The History of Rugby in Japan

Oct 24, 2019


© Japan Rugby Football Union

The Japanese national rugby team, the Brave Blossoms, made history on October 13th by beating Scotland and being the first Asian nation in the history of the Rugby World Cup to advance to the quarter-finals. Although they lost their match against South Africa on October 20th, and thus their time on the RWC 2019 field came to an end, their mark on the rugby world is undeniable.

Being the host nation for this year’s Rugby World Cup, as well as the continuous success the Japanese team had, has brought rugby to the forefront of the public eye in Japan, with many people eager to join in the festivities.

However, rugby is still fairly unknown in Japan, and although the national rugby team has played in every Rugby World Cup since its formation in 1987, it has not yet gained the same traction as baseball and soccer.

Let’s look back into the history of rugby in Japan to get more insight into how the Japanese national team came to be what it is today!

Introduction of Rugby to Japan

Rugby is first documented being played in Japan in a Japan Times article dating back to 1866 which recorded a match between non-Japanese settlers in Yokohama. There were many British army men stationed in Yokohama at the time, which is likely why the Yokohama Foot Ball Club was founded around this time. Matches were played between age classes and nationalities; players were particularly from Scotland, England, or other countries when visiting marine powers would visit Yokohama.

Clarke and Tanaka (center) with the Keio University rugby team © World Rugby Museum

The most famous early story of rugby in Japan centers around Ginnosuke Tanaka and Edward Bramwell Clarke – both Japanese-born and English-educated, who brought it upon themselves to introduce the sport to the students at Keio University in 1899. This is arguably the first recorded instances of Japanese people playing rugby in Japan.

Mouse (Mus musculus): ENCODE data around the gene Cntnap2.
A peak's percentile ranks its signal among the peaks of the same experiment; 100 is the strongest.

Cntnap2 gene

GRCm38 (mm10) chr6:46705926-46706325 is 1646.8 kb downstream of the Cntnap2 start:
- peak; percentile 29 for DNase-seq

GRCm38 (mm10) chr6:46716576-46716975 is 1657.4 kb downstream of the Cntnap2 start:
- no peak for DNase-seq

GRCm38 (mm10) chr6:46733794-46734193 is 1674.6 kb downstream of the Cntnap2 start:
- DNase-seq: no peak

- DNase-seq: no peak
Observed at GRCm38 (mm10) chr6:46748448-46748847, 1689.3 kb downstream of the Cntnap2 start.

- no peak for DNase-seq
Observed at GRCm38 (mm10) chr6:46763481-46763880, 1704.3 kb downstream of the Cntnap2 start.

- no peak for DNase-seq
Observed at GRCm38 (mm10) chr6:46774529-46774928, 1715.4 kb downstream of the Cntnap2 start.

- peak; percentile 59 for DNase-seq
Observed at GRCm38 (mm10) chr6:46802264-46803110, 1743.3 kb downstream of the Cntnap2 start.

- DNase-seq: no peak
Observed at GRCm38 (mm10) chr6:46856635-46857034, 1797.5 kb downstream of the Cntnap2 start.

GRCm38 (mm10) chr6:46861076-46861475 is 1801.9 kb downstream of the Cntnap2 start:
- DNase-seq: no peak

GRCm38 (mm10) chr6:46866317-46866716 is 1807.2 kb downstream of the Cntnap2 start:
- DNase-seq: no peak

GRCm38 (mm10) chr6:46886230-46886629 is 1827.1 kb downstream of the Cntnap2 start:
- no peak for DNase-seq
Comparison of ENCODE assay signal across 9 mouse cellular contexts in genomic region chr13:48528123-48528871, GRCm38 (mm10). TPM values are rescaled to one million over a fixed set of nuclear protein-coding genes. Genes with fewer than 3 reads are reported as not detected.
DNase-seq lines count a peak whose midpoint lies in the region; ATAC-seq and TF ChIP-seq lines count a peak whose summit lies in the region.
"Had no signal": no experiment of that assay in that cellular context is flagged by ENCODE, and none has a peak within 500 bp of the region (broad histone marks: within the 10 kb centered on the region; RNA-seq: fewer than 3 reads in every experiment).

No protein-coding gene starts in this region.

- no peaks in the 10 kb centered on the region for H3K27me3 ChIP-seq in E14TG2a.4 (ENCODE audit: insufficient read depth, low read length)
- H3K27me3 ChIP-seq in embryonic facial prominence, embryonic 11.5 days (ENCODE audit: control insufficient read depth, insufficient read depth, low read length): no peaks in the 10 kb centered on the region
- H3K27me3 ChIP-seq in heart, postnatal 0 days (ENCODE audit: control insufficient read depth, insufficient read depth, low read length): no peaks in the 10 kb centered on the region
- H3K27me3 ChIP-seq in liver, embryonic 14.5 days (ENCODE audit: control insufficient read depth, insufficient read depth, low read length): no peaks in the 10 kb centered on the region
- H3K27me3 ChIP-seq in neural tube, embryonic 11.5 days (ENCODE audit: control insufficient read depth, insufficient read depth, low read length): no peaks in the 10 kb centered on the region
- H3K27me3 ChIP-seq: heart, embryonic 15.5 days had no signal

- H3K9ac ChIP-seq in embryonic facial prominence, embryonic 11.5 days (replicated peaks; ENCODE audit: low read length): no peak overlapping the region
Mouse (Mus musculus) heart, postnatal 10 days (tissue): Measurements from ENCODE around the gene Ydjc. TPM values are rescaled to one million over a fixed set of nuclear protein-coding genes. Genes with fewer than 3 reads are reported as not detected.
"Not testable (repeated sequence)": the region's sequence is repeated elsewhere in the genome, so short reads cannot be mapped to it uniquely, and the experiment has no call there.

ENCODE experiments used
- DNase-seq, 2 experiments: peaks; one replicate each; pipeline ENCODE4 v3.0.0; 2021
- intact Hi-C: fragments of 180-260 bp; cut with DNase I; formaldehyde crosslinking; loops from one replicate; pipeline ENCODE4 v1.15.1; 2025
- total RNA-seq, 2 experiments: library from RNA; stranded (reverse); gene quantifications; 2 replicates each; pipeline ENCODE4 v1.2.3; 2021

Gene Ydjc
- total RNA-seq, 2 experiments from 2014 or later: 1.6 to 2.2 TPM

Establishment of the National Rugby Team

After the introduction of the sport to Keio University, the sport grew rapidly in Japan; there were an estimated 1,500 rugby clubs established by the 1920s with tens of thousands of registered players. Due to this swift expansion, the Japan Rugby Football Union was established in November 1926 to have some overarching order over the increasingly popular sport.

The first official team representing Japan was established soon after, and their first international game was against Canada in 1930. The original emblem on the breast of the Japanese team’s uniforms also consisted of 3 cherry blossoms, but while they are all open today, originally 2 were open while 1 was closed. According to Yoshihiro “Demi” Sakata, a Japanese rugby legend, noted that the 3rd was supposed to be opened when the Japanese team faced the English for the first time. That blossom would stay shut for close to 30 years, until the Japanese team played Oxford University in Osaka in 1952.

The Higashi Osaka Hanazono Rugby Stadium, built in 1929, is Japan’s oldest rugby stadium, and hosts a national high school level rugby tournament every year, not to mention professional and international games. 

Japan Rugby on the International Stage

1968 Japanese national team © World Rugby Museum

Particularly from the 1950s onwards, the Japanese team worked to try and meet the pace of their western counterparts with long histories with rugby. They were able to find victories against other nations of similar levels, particularly other Asian nations, but struggled finding footing against the monoliths of rugby including England, Scotland, New Zealand, and so forth.

Traditionally, Japanese players’ stature have been shorter and more lightweight than their western opponents, which lead to Japan needed to alter their play to use their strengths. This meant hitting lower, moving faster, and searching for openings. Their use of their knowledge proved fairly fruitful; although they lost, they were able to hold their own against rugby monoliths.